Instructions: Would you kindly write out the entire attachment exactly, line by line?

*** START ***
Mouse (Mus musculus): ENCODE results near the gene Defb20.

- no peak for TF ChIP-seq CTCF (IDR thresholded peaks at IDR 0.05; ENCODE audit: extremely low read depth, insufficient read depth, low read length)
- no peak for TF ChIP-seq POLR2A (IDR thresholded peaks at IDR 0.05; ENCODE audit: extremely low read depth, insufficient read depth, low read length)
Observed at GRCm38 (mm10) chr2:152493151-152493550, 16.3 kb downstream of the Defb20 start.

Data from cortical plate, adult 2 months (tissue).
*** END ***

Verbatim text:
Mouse (Mus musculus): ENCODE results near the gene Defb20.

- no peak for TF ChIP-seq CTCF (IDR thresholded peaks at IDR 0.05; ENCODE audit: extremely low read depth, insufficient read depth, low read length)
- no peak for TF ChIP-seq POLR2A (IDR thresholded peaks at IDR 0.05; ENCODE audit: extremely low read depth, insufficient read depth, low read length)
Observed at GRCm38 (mm10) chr2:152493151-152493550, 16.3 kb downstream of the Defb20 start.

Data from cortical plate, adult 2 months (tissue).